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Thread: Py4bot - a Python Framework for Multi-Legs Robots

  1. #11

    Re: Py4bot - a Python Framework for Multi-Legs Robots

    Hopefully some Python person can give a complete answer for adapting the code to SSC-32.

    I believe you have a Lynxmotion SSC-32 board? Actually the other boards like USC-32 are probably knock offs of this board
    Not sure from your remarks if you have one of the more original ones: http://www.lynxmotion.com/p-395-ssc-...ontroller.aspx
    Or the slightly more recent USB version...

    Note: My Phoenix code base can probably handle your Robot... I do have an SSC-32 driver that is part of it. Probably would need to use my https://github.com/KurtE/Arduino_Phoenix_Parts project...

    The jerkyness can be caused by lots of things:
    a) The servos. I know a lot of people replaced MG995 servos with better RC servos... I used to use the hitec HS645mg (If I remember the numbers correctly)

    b) Power problems...

    c) Code... For example I have seen (and done) code where you say to move the legs in time X and after time X, you calculate the new servo positions and then output the commands to move to new positions in time Y... What happens is the servos start and stop between waiting for you to tell them the next spot to go to... The Phoenix code, tries to remove this, by telling the servo to start their move and while the move is going on it calculates the next servo positions and actually sends that new data to the SSC-32 minus the termination part such at, the appropriate time, it sends the termination of the command, as to have it start right as the previous command completes...

    D) Linux to Microcontroller... Again like c), the issue is that when your linux app is running, the commands might not be output at consistent timings, which can cause the jerkyness... Been a few threads on this.

    ...

  2. Re: Py4bot - a Python Framework for Multi-Legs Robots

    Quote Originally Posted by KurtEck View Post
    Hopefully some Python person can give a complete answer for adapting the code to SSC-32.

    I believe you have a Lynxmotion SSC-32 board? Actually the other boards like USC-32 are probably knock offs of this board
    Not sure from your remarks if you have one of the more original ones: http://www.lynxmotion.com/p-395-ssc-...ontroller.aspx
    Or the slightly more recent USB version...
    Yes. Mine is the USC-32 Knock-off and it is USB. Based on what I read, it's command controls are nearly identical to the SSC-32.

    Quote Originally Posted by KurtEck View Post

    Note: My Phoenix code base can probably handle your Robot... I do have an SSC-32 driver that is part of it. Probably would need to use my https://github.com/KurtE/Arduino_Phoenix_Parts project...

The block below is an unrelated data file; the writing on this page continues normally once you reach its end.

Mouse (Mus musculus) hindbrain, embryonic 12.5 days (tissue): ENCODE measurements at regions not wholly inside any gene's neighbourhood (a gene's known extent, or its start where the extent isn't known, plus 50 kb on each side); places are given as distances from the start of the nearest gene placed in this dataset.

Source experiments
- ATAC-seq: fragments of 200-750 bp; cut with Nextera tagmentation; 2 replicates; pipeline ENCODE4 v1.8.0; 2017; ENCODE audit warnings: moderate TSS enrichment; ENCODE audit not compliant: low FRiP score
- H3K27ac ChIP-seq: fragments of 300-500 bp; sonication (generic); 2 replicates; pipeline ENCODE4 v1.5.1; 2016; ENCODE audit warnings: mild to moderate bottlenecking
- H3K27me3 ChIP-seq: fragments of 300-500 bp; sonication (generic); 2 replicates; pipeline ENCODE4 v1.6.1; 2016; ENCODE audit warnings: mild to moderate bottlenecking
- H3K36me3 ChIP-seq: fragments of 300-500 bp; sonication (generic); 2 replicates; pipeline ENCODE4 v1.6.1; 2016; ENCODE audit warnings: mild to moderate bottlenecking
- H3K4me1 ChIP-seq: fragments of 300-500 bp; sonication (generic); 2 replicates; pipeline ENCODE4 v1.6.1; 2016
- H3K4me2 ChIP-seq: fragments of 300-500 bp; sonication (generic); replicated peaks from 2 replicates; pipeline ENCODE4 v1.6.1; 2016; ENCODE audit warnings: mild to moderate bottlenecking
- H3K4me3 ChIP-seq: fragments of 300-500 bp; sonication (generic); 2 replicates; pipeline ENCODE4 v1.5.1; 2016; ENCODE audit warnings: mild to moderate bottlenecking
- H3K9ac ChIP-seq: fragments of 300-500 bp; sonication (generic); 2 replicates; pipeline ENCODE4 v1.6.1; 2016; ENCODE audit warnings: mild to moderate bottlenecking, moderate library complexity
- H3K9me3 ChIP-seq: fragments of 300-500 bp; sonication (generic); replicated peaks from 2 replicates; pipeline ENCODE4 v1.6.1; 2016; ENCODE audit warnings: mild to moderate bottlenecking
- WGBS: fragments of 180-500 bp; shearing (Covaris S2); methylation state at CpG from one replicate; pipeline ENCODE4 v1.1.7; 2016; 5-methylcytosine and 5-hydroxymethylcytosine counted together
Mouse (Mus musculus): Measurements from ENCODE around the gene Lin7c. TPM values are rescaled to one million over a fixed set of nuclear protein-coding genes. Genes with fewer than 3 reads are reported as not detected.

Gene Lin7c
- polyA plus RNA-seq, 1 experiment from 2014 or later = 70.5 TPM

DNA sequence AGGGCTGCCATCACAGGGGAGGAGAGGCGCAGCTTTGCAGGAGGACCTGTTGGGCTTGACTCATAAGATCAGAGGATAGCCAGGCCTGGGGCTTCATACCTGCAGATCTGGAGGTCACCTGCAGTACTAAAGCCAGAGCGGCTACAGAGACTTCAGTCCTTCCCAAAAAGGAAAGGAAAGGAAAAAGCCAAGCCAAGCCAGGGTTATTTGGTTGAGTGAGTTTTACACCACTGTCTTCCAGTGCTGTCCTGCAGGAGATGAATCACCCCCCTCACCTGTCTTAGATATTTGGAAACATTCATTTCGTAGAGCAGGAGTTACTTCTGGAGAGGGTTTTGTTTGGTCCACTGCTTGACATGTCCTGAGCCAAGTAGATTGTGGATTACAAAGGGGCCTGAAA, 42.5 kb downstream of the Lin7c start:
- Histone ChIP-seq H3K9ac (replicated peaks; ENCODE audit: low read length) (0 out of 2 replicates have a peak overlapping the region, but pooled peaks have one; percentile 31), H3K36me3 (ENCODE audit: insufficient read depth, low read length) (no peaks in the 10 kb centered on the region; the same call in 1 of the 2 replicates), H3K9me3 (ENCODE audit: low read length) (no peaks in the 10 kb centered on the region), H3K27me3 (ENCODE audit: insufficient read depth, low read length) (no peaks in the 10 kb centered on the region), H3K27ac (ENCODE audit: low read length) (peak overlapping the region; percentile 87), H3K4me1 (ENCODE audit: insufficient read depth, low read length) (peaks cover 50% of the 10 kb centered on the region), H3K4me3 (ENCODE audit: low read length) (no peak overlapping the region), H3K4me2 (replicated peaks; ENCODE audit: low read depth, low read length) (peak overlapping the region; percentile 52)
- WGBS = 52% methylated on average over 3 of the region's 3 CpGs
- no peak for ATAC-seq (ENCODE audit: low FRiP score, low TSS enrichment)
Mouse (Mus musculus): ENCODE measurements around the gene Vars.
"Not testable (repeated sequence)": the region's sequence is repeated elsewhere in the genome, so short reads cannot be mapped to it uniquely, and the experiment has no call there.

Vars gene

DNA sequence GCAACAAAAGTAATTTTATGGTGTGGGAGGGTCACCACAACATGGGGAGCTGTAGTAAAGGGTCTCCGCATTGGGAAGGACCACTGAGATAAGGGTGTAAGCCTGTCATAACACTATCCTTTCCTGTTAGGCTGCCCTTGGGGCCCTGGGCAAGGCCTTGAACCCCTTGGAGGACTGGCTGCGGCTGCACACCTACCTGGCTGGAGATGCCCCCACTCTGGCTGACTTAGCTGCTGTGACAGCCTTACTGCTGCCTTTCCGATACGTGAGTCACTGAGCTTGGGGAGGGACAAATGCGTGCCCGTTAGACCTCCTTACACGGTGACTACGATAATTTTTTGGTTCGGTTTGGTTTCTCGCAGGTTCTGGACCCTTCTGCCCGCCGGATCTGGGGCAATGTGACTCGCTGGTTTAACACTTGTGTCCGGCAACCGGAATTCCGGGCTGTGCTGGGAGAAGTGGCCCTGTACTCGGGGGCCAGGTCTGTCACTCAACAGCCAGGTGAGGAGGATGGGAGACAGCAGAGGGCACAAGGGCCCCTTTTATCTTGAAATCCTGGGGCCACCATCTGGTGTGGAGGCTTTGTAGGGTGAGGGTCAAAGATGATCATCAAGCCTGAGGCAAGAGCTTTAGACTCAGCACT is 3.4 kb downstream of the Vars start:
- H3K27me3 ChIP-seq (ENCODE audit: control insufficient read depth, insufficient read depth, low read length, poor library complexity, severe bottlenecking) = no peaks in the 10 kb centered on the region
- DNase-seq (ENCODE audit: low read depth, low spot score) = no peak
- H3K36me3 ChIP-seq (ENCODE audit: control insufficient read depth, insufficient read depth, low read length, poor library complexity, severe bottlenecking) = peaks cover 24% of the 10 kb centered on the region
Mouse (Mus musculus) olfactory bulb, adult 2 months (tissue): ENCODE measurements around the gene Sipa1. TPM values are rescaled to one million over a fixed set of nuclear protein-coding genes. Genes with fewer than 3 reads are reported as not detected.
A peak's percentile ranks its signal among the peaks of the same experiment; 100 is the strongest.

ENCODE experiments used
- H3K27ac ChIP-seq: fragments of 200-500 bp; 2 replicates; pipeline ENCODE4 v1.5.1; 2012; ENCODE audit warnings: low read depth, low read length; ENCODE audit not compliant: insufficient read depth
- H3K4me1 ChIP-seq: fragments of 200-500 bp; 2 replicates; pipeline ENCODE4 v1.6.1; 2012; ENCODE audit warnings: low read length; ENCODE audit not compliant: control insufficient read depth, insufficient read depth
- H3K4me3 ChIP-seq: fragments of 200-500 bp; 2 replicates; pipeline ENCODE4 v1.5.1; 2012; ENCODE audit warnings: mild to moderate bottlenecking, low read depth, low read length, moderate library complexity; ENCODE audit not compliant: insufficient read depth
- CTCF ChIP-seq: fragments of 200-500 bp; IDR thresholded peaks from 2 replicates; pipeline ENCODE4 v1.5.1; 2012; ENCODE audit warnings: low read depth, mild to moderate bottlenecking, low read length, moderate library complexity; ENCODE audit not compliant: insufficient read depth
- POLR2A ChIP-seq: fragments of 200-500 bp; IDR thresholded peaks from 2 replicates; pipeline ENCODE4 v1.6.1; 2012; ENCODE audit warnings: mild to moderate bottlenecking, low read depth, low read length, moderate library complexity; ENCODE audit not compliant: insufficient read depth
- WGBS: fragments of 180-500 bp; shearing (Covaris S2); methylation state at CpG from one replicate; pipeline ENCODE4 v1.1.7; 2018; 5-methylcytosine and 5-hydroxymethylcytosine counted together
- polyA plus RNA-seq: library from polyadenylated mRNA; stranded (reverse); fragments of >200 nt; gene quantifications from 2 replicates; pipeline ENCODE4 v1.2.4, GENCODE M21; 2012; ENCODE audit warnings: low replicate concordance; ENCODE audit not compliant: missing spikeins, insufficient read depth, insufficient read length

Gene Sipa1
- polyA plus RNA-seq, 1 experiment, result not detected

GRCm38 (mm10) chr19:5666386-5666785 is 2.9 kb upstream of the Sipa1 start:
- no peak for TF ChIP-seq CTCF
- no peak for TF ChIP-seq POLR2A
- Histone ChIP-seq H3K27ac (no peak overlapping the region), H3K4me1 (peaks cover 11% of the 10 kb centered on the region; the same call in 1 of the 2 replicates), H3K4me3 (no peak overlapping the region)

The jerkyness can be caused by lots of things:
    a) The servos. I know a lot of people replaced MG995 servos with better RC servos... I used to use the hitec HS645mg (If I remember the numbers correctly)

    b) Power problems...

    c) Code... For example I have seen (and done) code where you say to move the legs in time X and after time X, you calculate the new servo positions and then output the commands to move to new positions in time Y... What happens is the servos start and stop between waiting for you to tell them the next spot to go to... The Phoenix code, tries to remove this, by telling the servo to start their move and while the move is going on it calculates the next servo positions and actually sends that new data to the SSC-32 minus the termination part such at, the appropriate time, it sends the termination of the command, as to have it start right as the previous command completes...

    D) Linux to Microcontroller... Again like c), the issue is that when your linux app is running, the commands might not be output at consistent timings, which can cause the jerkyness... Been a few threads on this.

    ...

    #1 is a problem (crap $8 servos)
    #2 is probably not a problem as I have a very high quality transformer that I'm using that can feed 40A at up to 12 V ( but it is dialed back to about 7V for servos)
    #3 this could totally be an issue with timing and my hacked together code. I'm just using simple loops and starting/stopping between each iteration.
    #4 I've ran my python app on linux/mac/windows - same issue - currently just connected to windows because the control app is windows, but same issue which leads me to think it is either #1 or #3

    I think #5 could be that the USC-32 just doesn't have good timings either and doesn't handle the inputs well (but I'd have to test more for that).

    I'll take a look at your Phoenix code. My C/C++ isn't as strong as it used to be but hopefully I can get the gist and turn it back to Python or Java.

  3. #13
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    Re: Py4bot - a Python Framework for Multi-Legs Robots